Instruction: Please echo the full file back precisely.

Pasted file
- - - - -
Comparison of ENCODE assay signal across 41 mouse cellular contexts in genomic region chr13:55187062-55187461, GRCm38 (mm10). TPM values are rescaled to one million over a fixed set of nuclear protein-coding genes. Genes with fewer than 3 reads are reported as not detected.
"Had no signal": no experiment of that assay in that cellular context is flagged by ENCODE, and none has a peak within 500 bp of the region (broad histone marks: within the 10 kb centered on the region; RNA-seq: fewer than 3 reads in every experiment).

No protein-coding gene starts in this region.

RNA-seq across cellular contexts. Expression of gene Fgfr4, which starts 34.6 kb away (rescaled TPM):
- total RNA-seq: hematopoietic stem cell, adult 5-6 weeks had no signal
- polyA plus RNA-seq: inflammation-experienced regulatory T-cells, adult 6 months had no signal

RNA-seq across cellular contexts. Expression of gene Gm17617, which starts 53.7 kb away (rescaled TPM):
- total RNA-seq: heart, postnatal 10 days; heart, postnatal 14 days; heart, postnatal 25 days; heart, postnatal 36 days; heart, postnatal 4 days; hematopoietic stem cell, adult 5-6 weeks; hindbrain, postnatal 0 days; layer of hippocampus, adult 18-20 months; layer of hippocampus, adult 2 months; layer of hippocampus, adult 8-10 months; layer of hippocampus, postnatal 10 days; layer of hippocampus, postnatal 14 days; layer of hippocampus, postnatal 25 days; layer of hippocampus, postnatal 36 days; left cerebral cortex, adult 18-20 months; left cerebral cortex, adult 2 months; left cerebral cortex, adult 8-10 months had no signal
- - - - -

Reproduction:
Comparison of ENCODE assay signal across 41 mouse cellular contexts in genomic region chr13:55187062-55187461, GRCm38 (mm10). TPM values are rescaled to one million over a fixed set of nuclear protein-coding genes. Genes with fewer than 3 reads are reported as not detected.
"Had no signal": no experiment of that assay in that cellular context is flagged by ENCODE, and none has a peak within 500 bp of the region (broad histone marks: within the 10 kb centered on the region; RNA-seq: fewer than 3 reads in every experiment).

No protein-coding gene starts in this region.

RNA-seq across cellular contexts. Expression of gene Fgfr4, which starts 34.6 kb away (rescaled TPM):
- total RNA-seq: hematopoietic stem cell, adult 5-6 weeks had no signal
- polyA plus RNA-seq: inflammation-experienced regulatory T-cells, adult 6 months had no signal

RNA-seq across cellular contexts. Expression of gene Gm17617, which starts 53.7 kb away (rescaled TPM):
- total RNA-seq: heart, postnatal 10 days; heart, postnatal 14 days; heart, postnatal 25 days; heart, postnatal 36 days; heart, postnatal 4 days; hematopoietic stem cell, adult 5-6 weeks; hindbrain, postnatal 0 days; layer of hippocampus, adult 18-20 months; layer of hippocampus, adult 2 months; layer of hippocampus, adult 8-10 months; layer of hippocampus, postnatal 10 days; layer of hippocampus, postnatal 14 days; layer of hippocampus, postnatal 25 days; layer of hippocampus, postnatal 36 days; left cerebral cortex, adult 18-20 months; left cerebral cortex, adult 2 months; left cerebral cortex, adult 8-10 months had no signal